Toronto city council has approved a plan that will impose stricter rules on apartment building owners, but may inadvertently lead to higher rents for tenants.
The new regulatory program, which is expected to cost $5 million and aims to be in place by the summer of 2017, will require rental property owners to register their buildings with the city for an annual registration fee of $10.60 per rental unit and comply with an ongoing inspection regiment.
While intended to be a solution to tenant dissatisfaction, over-taxed landlords and building owners in the GTA are seeing the program as just another penalty that will impede affordability.
“The real question tenants should be asking is, will this new registration fee increase the quality and quantity of rental housing in the city? The answer is no,” says Scott Andison, president and CEO of The Federation of Rental Housing Providers of Ontario (FRPO). “The city already has the necessary powers to enforce sanctions on landlords operating poor quality buildings—instead of taking action to help tenants in poorly run apartment buildings, council is focused on simply raising costs on tenants. We think council’s approach is wrong.”
On the flipside, city councillor Josh Matlow and tenant advocacy group, Acorn, have been pushing for an apartment licensing program all year and are positive the new plan will only improve conditions for tenants, requiring that landlords maintain better properties.
“For far too long, too many landlords have been able to keep their buildings in disrepair, leaving renters in shameful conditions without as much accountability and consequences as we need,” Matlow told the Toronto Star on Wednesday following the vote. “This demonstrates that Toronto councillors as a whole recognize that tenants need us to take substantive action to make sure that they are better protected.”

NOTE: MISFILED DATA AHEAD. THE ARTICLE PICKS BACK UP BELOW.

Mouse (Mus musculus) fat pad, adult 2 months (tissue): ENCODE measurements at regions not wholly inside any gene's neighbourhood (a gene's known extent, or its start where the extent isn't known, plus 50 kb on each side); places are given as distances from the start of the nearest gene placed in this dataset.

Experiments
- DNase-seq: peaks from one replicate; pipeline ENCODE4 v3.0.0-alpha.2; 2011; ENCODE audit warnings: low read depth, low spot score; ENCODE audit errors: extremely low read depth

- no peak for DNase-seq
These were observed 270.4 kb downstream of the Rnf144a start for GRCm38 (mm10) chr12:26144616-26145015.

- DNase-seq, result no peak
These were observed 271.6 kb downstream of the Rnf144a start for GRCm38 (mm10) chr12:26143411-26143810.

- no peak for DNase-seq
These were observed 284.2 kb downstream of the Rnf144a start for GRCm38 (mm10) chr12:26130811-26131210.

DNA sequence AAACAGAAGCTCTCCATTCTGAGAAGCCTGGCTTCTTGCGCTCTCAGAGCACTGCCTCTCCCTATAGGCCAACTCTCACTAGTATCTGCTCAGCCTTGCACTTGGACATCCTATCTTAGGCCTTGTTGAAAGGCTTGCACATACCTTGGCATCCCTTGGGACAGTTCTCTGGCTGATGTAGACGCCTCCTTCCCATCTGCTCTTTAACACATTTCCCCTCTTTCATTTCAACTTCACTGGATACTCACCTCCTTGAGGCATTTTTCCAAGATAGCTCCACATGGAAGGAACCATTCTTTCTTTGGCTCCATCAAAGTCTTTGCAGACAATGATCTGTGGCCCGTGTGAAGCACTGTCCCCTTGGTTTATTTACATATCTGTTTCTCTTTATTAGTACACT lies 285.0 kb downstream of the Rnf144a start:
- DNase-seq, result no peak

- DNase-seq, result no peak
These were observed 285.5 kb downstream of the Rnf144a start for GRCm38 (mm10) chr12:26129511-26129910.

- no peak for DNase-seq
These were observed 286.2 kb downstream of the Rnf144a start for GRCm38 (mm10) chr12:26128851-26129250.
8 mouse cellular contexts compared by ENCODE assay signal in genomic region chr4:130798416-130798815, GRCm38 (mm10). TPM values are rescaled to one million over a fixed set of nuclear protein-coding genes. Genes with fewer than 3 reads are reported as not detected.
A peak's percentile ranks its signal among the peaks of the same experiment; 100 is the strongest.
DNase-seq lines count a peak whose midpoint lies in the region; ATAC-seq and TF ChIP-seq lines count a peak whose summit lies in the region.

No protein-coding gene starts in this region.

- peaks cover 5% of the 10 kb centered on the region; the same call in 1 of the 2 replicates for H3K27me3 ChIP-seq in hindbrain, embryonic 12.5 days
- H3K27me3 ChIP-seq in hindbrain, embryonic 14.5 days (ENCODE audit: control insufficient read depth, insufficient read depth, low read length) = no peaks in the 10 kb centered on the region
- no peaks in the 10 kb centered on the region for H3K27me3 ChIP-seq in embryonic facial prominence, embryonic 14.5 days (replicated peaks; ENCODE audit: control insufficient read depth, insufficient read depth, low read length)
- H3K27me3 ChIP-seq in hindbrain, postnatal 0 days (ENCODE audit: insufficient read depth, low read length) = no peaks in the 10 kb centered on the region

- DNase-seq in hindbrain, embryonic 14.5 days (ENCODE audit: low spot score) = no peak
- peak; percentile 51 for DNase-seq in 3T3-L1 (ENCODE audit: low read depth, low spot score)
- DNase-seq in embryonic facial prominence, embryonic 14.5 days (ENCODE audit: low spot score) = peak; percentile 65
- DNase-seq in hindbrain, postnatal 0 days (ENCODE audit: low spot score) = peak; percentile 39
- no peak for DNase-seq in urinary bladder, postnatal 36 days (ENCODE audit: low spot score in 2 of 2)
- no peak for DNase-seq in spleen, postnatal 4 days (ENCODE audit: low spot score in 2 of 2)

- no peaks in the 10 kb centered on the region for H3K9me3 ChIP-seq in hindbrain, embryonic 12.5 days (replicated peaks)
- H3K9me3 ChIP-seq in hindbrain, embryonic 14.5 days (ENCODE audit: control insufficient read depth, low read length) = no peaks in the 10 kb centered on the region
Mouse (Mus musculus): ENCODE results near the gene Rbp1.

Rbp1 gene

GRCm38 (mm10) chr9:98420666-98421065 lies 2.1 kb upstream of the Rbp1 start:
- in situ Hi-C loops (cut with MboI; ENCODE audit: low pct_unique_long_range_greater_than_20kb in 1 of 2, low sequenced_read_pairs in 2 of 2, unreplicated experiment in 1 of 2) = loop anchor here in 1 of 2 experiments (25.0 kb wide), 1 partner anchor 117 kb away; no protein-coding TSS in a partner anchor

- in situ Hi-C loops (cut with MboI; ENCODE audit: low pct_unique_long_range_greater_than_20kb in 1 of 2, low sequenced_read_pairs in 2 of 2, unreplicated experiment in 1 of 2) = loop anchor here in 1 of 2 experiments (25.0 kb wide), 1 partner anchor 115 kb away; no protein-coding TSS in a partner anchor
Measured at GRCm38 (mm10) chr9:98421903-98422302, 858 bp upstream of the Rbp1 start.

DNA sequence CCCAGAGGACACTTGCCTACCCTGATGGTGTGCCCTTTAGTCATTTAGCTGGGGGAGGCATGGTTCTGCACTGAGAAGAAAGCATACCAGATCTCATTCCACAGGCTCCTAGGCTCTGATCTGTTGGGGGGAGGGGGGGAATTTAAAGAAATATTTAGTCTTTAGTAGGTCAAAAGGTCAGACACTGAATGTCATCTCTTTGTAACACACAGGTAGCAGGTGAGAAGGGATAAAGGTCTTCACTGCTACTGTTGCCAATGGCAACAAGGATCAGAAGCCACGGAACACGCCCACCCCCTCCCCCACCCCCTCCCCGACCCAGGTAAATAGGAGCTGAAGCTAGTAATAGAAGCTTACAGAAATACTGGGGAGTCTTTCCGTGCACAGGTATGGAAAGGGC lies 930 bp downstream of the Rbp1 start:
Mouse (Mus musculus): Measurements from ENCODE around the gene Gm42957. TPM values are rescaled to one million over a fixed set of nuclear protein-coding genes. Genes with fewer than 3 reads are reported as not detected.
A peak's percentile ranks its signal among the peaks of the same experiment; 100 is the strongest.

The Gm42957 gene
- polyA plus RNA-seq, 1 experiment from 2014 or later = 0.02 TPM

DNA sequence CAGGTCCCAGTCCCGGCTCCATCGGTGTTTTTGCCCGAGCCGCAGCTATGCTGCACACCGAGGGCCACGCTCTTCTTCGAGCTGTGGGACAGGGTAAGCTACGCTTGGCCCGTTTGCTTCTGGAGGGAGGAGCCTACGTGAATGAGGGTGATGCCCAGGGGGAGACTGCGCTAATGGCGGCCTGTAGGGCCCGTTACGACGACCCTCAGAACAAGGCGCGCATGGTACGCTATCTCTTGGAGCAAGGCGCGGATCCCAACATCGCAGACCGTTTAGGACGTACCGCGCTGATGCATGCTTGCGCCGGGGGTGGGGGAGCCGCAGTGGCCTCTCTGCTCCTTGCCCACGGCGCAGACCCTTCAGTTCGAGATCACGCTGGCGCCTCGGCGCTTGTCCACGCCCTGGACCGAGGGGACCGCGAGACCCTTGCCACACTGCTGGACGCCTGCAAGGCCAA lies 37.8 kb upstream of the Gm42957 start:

To kick start regulatory efforts, city staff will be performing a city-wide audit of the 3,500-plus rental buildings and 200,000 rental units that currently house about half of Toronto’s population.
Apartment buildings and management will need to meet specific criteria to be eligible for the license—including, having a comprehensive pest management plan that employs only licensed professionals; using licensed contractors for all building repairs; and having a state of good repair capital plan. It will also require a process to track tenant complaints, and ask for hard targets so city staff can ensure issues are being identified and resolved.
While the aim is to penalize bad landlords who aren’t already providing these services, Andison believes the approach is wrong. “The city has now turned its focus on tenants to raise money to finance a bloated bureaucracy. Council is focused on its own well-being, not the well-being of tenants,” he asserts.
As a GTA landlord and property manager with over 500 units in his portfolio, Adam Kitchener echoes Andison’s sentiments and sees the proposed solution as redundant. “There are already a variety of resources that exist for tenants with long standing complaints, like the Landlord Tenant Board and Public Health,” he says. “Tenants should use these resources if they are in a poorly managed building rather than have the government create yet another program that already exists. Penalties and fines should be given out to individual landlords based on the merit of the complaint or long standing issue. But the majority of landlords, including myself, run quality buildings and address issues in a timely fashion. This is just an added expense to the operator that will inevitably be passed along to the renter.”
Kitchener adds that at a time when affordable housing is lacking in the GTA, landlords should be given more incentives to lower their rents—not reasons to increase them. “We have essentially created a service that already exists,” he says.
Ranking rental buildings
As part of the proposal, a ranking system similar to the city’s DineSafe program, is under consideration. This might consist of a colour-graded sign that apartment building owners would be required to post in their lobbies, indicating their rating within the system.
City staff will have until March to draft the bylaw, which would also include the recommended staffing levels and program costs as part of 2017 budget discussions, with the aim of launching the program by next summer.